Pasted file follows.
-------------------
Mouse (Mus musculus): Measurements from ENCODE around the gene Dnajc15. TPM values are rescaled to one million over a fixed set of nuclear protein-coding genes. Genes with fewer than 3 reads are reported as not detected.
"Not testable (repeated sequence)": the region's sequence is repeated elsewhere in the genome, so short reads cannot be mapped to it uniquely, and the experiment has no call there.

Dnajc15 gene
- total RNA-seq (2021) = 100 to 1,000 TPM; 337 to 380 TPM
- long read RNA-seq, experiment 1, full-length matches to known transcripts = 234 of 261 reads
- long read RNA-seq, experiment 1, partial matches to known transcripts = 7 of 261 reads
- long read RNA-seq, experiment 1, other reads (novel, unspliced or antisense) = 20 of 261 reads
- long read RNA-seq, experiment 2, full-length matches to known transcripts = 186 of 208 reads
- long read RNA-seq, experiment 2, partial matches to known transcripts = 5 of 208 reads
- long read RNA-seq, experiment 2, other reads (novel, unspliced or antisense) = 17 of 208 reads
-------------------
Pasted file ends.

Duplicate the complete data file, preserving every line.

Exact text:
Mouse (Mus musculus): Measurements from ENCODE around the gene Dnajc15. TPM values are rescaled to one million over a fixed set of nuclear protein-coding genes. Genes with fewer than 3 reads are reported as not detected.
"Not testable (repeated sequence)": the region's sequence is repeated elsewhere in the genome, so short reads cannot be mapped to it uniquely, and the experiment has no call there.

Dnajc15 gene
- total RNA-seq (2021) = 100 to 1,000 TPM; 337 to 380 TPM
- long read RNA-seq, experiment 1, full-length matches to known transcripts = 234 of 261 reads
- long read RNA-seq, experiment 1, partial matches to known transcripts = 7 of 261 reads
- long read RNA-seq, experiment 1, other reads (novel, unspliced or antisense) = 20 of 261 reads
- long read RNA-seq, experiment 2, full-length matches to known transcripts = 186 of 208 reads
- long read RNA-seq, experiment 2, partial matches to known transcripts = 5 of 208 reads
- long read RNA-seq, experiment 2, other reads (novel, unspliced or antisense) = 17 of 208 reads